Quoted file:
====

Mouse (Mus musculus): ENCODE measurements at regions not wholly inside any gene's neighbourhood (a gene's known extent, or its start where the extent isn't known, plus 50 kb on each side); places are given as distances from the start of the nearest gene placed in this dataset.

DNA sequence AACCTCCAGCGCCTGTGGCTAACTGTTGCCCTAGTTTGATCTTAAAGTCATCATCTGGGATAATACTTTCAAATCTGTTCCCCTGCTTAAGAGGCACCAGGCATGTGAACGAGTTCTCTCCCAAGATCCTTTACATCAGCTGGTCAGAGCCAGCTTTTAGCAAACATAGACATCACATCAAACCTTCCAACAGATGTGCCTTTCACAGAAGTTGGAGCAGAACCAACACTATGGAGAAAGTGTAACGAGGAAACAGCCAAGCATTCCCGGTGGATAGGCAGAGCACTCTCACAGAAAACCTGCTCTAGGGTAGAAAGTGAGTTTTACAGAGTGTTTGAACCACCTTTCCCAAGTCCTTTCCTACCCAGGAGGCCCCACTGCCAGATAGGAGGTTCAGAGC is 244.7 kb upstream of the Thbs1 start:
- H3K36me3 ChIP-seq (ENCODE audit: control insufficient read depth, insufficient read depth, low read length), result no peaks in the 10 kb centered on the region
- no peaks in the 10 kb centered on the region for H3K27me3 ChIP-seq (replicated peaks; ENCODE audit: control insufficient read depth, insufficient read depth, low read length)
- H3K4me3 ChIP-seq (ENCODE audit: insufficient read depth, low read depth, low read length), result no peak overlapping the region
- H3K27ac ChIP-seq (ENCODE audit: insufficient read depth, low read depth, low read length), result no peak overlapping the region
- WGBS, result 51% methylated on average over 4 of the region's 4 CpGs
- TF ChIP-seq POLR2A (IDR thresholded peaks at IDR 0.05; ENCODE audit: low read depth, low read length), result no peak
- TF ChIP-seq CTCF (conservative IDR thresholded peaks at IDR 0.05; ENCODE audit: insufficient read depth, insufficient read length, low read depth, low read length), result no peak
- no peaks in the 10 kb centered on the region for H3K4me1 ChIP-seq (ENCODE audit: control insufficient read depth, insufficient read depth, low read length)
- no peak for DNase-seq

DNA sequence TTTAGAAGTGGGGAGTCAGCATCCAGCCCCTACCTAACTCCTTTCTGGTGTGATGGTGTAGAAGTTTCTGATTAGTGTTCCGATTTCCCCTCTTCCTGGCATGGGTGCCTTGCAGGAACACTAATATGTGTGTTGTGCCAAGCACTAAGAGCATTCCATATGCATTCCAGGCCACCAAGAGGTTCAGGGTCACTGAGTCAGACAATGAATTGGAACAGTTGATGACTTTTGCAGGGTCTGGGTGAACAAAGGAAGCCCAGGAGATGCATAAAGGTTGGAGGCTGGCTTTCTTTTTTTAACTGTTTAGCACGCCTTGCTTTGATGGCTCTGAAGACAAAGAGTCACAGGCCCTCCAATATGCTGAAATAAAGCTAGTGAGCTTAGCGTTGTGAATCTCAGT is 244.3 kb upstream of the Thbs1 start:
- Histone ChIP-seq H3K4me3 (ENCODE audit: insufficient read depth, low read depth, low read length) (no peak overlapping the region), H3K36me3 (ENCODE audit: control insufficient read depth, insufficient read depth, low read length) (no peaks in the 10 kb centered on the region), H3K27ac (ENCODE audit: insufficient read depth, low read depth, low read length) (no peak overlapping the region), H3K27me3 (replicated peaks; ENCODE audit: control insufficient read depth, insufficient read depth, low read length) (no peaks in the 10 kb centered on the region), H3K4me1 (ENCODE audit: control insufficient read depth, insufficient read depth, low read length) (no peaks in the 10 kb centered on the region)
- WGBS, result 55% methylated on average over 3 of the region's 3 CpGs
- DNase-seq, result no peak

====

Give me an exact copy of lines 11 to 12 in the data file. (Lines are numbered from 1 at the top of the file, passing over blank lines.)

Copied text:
- no peak for DNase-seq

DNA sequence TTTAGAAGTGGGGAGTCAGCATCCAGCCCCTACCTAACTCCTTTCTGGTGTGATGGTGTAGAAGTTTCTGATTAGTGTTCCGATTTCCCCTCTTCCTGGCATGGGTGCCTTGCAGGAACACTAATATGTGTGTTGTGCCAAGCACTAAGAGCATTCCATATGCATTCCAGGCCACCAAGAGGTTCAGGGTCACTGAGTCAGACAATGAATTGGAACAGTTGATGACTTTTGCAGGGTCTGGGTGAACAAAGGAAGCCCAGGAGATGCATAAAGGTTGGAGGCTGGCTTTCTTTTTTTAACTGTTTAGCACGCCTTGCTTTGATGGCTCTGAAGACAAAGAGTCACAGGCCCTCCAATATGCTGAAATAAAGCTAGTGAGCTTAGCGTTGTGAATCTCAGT is 244.3 kb upstream of the Thbs1 start: